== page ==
9. When it comes to character encoding decisions made in East Asia, it is also clear that Han characters have in almost all cases been considered to constitute a single script, rather than distinct scripts per East Asian country. Japanese standards were early on devoted to encoding those Chinese characters needed for Japanese. And Chinese standards focussed on that subset of Chinese characters needed for Chinese. But later on, the standards on both sides expanded as the Japanese standards added characters from China and the Chinese standards added characters from Japan. In neither case did these additions follow the pattern seen when Greek or Cyrillic were added to early Latin character encodings. Instead, in both instances, it was just a matter of adding X more thousand Han characters into the big tables that already consisted of thousands of Han characters.
10. The effort to "unify" the encoding of Han characters in 10646 and the Unicode Standard has been misunderstood by some as an attempt to intermingle an essentially different Japanese writing system and a Chinese writing system, as if there was some kind of enforced miscegenation underway. But the correct way to interpret what went on was rather simply the avoidance of duplicate encoding of the same Han characters represented in several different East Asian standards. This process was well-understood by the actual national standards participants from Japan, Korea, China, and other countries, who all along have been doing the major work involved in minimizing the amount of duplicate encoding of what all the committee members fully agree is the same character.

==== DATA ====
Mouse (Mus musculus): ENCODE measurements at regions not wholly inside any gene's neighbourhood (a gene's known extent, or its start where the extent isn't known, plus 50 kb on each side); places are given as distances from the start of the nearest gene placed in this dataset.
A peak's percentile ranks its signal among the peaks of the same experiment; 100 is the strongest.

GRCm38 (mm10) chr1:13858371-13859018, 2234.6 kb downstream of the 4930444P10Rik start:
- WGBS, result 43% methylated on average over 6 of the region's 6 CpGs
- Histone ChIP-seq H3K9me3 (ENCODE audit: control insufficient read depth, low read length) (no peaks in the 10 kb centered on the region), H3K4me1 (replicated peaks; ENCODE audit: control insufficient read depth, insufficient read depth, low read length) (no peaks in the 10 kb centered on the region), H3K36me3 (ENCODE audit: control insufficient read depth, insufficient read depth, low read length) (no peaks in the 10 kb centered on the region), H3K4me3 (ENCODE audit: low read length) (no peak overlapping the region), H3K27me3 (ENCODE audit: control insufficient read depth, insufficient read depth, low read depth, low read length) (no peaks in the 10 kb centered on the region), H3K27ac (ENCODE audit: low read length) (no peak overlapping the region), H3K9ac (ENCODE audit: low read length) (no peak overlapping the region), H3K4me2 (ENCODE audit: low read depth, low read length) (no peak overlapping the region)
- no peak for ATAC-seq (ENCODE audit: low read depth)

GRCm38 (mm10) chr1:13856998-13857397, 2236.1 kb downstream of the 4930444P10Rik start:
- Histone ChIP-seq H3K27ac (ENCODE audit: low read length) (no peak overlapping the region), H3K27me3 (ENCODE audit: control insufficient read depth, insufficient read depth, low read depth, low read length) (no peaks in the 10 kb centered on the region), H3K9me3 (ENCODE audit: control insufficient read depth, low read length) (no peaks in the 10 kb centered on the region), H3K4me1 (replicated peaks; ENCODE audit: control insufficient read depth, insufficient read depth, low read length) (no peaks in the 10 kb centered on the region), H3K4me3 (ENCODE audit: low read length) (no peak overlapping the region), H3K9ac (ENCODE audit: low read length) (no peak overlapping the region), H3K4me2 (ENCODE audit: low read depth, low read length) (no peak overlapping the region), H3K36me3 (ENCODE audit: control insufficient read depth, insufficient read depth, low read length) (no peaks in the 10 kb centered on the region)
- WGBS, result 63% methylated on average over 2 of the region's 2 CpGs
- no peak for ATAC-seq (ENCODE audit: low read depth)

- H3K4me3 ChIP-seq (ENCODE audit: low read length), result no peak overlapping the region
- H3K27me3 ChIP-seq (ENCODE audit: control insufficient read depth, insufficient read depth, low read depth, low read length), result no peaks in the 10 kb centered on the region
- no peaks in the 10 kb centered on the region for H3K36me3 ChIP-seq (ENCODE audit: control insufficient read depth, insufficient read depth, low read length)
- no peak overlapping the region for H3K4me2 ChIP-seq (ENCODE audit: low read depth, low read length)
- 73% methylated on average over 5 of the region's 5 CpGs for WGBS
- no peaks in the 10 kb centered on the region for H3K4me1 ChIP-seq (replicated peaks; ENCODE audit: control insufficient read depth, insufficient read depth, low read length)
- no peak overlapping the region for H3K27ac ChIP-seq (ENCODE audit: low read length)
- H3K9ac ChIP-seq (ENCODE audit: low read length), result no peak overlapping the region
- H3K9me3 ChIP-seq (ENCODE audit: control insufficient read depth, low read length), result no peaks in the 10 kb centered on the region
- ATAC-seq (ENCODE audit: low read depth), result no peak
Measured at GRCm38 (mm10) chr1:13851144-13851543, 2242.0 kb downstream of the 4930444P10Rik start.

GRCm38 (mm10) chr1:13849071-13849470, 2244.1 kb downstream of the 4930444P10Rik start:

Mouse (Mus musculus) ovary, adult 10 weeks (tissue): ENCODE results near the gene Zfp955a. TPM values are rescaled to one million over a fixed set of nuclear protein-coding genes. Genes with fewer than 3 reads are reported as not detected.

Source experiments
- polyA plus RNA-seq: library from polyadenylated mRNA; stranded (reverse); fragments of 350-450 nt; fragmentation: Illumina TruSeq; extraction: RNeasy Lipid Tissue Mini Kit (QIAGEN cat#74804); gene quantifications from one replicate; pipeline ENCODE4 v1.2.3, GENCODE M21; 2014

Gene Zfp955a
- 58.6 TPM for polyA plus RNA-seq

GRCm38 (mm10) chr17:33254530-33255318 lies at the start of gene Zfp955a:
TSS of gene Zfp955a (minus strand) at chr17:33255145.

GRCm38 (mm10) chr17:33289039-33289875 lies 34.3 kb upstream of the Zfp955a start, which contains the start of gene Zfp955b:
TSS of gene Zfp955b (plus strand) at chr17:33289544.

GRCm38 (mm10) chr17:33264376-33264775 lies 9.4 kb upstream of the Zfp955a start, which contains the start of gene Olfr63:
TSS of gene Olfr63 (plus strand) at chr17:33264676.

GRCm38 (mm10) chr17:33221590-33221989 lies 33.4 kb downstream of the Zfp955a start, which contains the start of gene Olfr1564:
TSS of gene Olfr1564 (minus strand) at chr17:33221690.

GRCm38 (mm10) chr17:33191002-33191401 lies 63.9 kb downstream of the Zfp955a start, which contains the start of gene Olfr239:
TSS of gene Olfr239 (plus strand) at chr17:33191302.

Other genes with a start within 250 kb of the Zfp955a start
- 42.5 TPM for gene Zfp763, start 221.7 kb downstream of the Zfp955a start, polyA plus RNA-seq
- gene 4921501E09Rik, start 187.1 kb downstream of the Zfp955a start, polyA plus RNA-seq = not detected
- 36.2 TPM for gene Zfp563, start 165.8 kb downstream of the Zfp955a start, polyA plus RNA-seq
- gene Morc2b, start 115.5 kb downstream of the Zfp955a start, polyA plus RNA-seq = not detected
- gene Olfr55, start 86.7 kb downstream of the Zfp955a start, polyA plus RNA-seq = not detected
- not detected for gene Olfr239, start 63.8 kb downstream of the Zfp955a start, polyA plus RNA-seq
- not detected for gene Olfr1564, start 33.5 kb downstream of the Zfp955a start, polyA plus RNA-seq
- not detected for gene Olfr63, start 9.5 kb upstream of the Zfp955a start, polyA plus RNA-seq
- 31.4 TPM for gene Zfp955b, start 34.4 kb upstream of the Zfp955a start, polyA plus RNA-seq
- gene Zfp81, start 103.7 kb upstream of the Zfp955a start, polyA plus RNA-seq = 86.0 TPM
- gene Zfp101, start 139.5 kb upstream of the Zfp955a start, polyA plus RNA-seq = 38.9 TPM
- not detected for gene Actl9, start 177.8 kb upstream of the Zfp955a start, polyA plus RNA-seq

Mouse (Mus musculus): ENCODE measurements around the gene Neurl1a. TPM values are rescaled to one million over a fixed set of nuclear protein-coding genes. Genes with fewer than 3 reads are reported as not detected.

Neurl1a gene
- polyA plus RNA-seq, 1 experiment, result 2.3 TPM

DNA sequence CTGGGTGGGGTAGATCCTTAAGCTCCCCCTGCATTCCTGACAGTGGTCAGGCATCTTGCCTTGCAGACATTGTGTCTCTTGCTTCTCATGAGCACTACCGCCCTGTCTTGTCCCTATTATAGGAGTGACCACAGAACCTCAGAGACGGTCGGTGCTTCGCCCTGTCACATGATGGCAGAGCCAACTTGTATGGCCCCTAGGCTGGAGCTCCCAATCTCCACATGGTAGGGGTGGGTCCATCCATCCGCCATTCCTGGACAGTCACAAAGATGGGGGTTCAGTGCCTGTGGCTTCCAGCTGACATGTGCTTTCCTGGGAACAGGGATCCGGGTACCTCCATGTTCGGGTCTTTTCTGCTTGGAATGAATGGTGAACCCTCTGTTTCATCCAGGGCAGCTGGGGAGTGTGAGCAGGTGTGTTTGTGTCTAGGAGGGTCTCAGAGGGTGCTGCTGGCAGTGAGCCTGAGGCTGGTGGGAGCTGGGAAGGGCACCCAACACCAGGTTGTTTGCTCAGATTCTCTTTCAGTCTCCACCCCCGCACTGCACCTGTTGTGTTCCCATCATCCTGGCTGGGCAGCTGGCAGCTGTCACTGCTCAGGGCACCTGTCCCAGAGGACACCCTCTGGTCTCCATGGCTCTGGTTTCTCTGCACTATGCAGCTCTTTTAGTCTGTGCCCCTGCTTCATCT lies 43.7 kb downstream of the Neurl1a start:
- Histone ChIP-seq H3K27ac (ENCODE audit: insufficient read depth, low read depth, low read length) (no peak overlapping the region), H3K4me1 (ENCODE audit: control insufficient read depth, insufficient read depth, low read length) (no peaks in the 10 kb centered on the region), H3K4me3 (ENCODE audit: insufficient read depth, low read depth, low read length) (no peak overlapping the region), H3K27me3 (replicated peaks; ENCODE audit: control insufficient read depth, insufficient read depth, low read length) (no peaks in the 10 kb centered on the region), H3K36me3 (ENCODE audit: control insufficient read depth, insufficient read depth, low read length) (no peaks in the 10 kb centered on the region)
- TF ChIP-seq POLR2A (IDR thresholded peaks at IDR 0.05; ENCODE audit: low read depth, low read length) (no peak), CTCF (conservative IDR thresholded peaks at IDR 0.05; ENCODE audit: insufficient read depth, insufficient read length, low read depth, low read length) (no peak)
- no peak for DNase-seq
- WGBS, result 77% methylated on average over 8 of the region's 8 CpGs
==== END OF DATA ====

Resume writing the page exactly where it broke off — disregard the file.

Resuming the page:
The analogy to bring to bear when considering "Han unification" is not a picture of trying to unify a Latin encoding, and Greek encoding, and a Cyrillic encoding based on character shape alone, but instead, unifying an ASCII (Latin) encoding, an EBCDIC (Latin) encoding, the Latin portion of the JIS X 0208 Japanese standard, and the Latin portion of the GB 2312 Chinese standard. There would be no point in encoding the same Latin character 4 times in Unicode simply because it appeared in ASCII, EBCDIC Code Page 300, JIS X 0208, and GB 2312. The exact same logic was applied to the Han characters in the various East Asian standards when encoding decisions were taken about encoding the Han script.
11. In terms of implementation issues, an encoding approach towards Han characters that did not unify the same characters from Japanese, Chinese, Korean (and other) source standards would need to carry expensive (both in memory cost and in maintenance cost) equivalence tables around merely to make the unification happen on the fly, before text searching or nearly any other text process of interest could be done.